Last night saw the heavily anticipated RAG fashion show, the biggest annual event on the LUU calendar, take place. The revolutionary theme and hints of controversy provided by the mysterious advertising had aroused suspicion and formed a talking point on campus for the weeks leading up to the show. But the time was finally here…everyone took to their seats, the lights came down, the music started and the show commenced. Documenting movements through fashions prominent eras – the show paid particular attention to punk, androgyny, the influx of genderless apparel, 70’s flower power, the peace movement, women’s rights and the undeniable social media takeover.
Seamlessly integrating movement artists and vocalists, with the smooth interpretative dancing of the Expose duo and Leeds MENCAP set against the sass-filled street rendition of Rhianna’s ‘B*tch Better Have My Money’, the production was by no means a one trick pony.
Emphasising diversity and freedom, the models took to the catwalk with attitude and flair, and made for a refreshingly varied group. Hair stylists at Renegade worked with the revolutionary theme, creating everything from flowing waves for a 70s flower-bearing beauty to strong slicked back tresses setting the tone for strength and androgyny subsequently. Plus it was the Cassie Lomas Makeup Academy responsible for the revolutionary looks, from Bowie-esque lightening bolts to endless clouds of glitter. Models walked, floated and more often than not, danced to a backdrop awash with the slogans and themes of the show, from ‘war can never be won’ to the ever relevant ‘free the nipple’; brought to fruition in the finale.
The political environment that fashion operates within was of focal interest to the directors when choosing the theme.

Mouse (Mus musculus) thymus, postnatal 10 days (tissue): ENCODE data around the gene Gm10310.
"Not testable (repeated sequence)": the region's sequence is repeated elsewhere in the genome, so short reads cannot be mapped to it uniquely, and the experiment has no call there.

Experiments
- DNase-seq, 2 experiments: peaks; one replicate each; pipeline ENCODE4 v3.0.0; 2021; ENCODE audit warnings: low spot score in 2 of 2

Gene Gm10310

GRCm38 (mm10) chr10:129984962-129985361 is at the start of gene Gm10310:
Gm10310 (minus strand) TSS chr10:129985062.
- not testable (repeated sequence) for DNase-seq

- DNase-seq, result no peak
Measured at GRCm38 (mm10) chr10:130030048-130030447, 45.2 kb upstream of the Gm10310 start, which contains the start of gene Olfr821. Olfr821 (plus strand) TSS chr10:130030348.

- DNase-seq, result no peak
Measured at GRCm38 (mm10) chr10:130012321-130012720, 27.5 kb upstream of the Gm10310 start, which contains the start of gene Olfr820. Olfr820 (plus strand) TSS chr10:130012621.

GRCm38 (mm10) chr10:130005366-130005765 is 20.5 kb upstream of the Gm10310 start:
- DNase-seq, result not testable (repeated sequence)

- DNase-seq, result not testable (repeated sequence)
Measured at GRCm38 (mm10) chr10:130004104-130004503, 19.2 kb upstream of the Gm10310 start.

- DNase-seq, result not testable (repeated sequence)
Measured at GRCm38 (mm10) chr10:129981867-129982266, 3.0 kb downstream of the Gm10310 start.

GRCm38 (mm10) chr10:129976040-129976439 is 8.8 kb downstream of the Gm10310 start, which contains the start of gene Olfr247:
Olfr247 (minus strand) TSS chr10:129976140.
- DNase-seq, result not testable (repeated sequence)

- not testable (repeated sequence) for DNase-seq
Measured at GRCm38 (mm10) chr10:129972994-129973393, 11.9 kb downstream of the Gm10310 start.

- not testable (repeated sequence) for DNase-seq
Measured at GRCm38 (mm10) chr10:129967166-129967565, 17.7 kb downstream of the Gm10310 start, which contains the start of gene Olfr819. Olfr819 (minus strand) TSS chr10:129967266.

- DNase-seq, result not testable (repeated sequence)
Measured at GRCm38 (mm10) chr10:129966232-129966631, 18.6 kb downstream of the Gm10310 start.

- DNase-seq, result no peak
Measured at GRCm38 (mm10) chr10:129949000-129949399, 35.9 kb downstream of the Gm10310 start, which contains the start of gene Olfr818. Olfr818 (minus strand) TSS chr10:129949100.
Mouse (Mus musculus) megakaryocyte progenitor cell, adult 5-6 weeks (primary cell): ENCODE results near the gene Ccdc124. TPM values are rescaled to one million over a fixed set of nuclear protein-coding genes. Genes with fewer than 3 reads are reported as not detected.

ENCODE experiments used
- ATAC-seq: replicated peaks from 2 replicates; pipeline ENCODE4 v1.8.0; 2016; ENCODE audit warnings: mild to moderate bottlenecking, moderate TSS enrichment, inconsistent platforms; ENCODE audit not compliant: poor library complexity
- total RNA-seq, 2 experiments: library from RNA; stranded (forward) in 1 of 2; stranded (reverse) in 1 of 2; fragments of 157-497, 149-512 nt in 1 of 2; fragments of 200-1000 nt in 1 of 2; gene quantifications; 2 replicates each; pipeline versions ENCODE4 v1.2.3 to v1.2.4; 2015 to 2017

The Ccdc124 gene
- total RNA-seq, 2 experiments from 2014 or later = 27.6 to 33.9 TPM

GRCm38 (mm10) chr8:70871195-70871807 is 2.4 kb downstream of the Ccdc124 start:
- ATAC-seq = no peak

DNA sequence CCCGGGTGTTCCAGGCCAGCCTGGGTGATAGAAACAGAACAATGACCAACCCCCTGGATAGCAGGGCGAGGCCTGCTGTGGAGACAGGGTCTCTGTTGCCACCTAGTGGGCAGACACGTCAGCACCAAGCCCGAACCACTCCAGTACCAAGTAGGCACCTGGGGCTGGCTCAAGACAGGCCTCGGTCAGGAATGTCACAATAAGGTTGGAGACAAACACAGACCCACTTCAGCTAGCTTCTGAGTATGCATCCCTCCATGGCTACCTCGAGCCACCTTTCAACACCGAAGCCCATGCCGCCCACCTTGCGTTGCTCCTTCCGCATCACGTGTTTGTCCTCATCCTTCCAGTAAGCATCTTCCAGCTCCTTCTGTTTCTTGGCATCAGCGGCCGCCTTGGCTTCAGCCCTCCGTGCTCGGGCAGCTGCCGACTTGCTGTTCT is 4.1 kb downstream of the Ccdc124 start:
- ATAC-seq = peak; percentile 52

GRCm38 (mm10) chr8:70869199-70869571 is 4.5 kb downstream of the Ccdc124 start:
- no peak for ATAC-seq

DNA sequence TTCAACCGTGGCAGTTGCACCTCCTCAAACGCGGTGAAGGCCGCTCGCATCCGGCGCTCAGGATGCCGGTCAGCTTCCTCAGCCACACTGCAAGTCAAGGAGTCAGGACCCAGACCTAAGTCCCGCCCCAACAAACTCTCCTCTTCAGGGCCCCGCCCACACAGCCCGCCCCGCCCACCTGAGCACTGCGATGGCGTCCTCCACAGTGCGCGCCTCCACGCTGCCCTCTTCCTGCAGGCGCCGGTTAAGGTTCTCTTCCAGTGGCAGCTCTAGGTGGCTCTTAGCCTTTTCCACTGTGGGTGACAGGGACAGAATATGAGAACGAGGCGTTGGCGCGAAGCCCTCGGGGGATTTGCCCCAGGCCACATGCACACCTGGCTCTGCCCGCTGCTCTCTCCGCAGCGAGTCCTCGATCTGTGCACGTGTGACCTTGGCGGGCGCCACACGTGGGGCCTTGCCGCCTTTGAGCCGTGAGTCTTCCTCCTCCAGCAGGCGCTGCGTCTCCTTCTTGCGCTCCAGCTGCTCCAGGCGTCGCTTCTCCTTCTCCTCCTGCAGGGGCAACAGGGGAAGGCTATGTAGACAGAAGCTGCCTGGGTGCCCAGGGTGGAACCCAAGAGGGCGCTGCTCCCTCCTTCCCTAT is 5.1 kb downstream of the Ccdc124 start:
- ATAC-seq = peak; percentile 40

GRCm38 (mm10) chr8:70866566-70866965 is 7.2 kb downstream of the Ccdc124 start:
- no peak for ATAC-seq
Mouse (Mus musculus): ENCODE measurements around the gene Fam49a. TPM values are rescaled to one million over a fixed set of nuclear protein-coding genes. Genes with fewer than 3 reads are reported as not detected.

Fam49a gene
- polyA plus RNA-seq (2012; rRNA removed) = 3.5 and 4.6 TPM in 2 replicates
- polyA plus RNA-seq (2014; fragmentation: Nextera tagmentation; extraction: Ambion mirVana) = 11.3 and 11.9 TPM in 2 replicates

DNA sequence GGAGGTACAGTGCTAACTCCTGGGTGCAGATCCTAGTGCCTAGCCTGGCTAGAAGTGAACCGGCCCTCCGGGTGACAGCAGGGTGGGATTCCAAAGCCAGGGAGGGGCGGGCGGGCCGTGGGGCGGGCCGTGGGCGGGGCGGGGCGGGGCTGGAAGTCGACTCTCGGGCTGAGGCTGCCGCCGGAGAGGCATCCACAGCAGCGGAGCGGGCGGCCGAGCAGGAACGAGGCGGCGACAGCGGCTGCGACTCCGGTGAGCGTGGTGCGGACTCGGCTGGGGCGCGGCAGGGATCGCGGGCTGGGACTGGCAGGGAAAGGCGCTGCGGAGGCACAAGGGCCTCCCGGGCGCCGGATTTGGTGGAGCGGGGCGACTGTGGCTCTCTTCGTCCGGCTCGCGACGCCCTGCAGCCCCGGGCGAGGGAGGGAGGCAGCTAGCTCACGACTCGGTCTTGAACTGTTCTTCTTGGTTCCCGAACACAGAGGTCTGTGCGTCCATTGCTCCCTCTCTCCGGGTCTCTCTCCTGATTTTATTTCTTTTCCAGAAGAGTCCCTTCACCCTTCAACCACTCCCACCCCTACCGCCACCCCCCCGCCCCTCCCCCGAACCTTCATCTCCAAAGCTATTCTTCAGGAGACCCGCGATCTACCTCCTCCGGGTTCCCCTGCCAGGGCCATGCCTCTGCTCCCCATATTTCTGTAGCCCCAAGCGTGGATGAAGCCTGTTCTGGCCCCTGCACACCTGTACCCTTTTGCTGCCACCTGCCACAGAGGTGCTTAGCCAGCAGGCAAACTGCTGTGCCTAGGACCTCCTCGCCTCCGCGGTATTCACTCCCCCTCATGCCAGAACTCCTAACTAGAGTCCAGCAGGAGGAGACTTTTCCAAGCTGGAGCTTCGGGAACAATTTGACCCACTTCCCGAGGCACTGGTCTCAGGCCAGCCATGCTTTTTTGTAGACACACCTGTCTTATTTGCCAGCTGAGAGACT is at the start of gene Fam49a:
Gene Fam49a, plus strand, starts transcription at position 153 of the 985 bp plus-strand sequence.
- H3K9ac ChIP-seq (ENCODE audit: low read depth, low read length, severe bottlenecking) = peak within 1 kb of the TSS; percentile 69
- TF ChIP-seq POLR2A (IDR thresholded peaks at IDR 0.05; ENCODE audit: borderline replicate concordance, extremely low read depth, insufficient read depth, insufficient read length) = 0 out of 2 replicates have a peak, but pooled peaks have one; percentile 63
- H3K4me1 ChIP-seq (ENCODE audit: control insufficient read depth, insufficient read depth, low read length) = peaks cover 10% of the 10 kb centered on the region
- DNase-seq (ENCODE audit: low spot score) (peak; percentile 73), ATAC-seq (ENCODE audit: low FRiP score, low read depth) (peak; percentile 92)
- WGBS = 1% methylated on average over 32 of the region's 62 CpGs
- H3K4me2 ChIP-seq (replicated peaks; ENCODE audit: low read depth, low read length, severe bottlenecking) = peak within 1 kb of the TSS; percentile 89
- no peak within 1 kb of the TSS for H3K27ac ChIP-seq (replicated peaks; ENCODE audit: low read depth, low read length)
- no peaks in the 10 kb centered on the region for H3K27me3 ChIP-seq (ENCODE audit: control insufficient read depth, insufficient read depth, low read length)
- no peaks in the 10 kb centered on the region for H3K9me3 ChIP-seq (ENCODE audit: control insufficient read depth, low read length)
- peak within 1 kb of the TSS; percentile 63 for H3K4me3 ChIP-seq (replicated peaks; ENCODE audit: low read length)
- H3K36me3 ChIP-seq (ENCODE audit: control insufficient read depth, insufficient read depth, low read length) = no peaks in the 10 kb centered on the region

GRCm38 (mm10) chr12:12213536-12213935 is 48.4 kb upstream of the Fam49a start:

‘We wanted to create something that brought everyone together, with a show that everyone could enjoy’ (Esther Eldridge-Mrotzek and Rachel Archer, LRFS directors)
And they truly didn’t disappoint. From the carnival fun of the LGBT inspired ‘Kaleidoscope’ complete with rainbow dress, to the social media revolution expressed in thought provoking ‘What’s on your Mind?’, littered with selfie sticks and an unforgettable emoji emblazoned outfit. Perhaps the best part of the night however was the rousing ‘girl power’ of the finale ‘Born Naked’. The image of a single female cello player positioned in front of a selection of powerfully provocative feminist photographs was an undeniably strong one, both visually and audibly. It was a clear message, made even clearer by the strength of models walks, female silhouettes against the powerful simplicity of the message behind; ‘just because she’s wearing a skirt doesn’t mean she’s asking for it.’ The section ended aptly with an homage to the Free The Nipple campaign, male models wore tape covering their nipples while a female model took to the catwalk in a simple yet crucial statement dress exposing her chest. It had all the fun and freedom of revolution without ever distracting from the seriousness of the message behind it.
By the time the lights came up it was clear; the show was a roaring success seeing a tremendous turn out for the two great charities, Leeds MENCAP and the Refugee Council. Leeds MENCAP is a local charity that works with children and young adults with learning disabilities, many of whom come from disadvantaged backgrounds. The Refugee Council works directly with refugees helping them to reconstruct their lives after facing devastating conditions and treatment. The relief on the faces of the show directors and the extended committee was clear as they danced their way down the finale catwalk to Chic ‘Everybody Dance’, and rightly so, this was no mean feat. But an emotionally charged speech from the directors demonstrated just how close to their hearts both causes are.
Emma McCormack & Molly Shanahan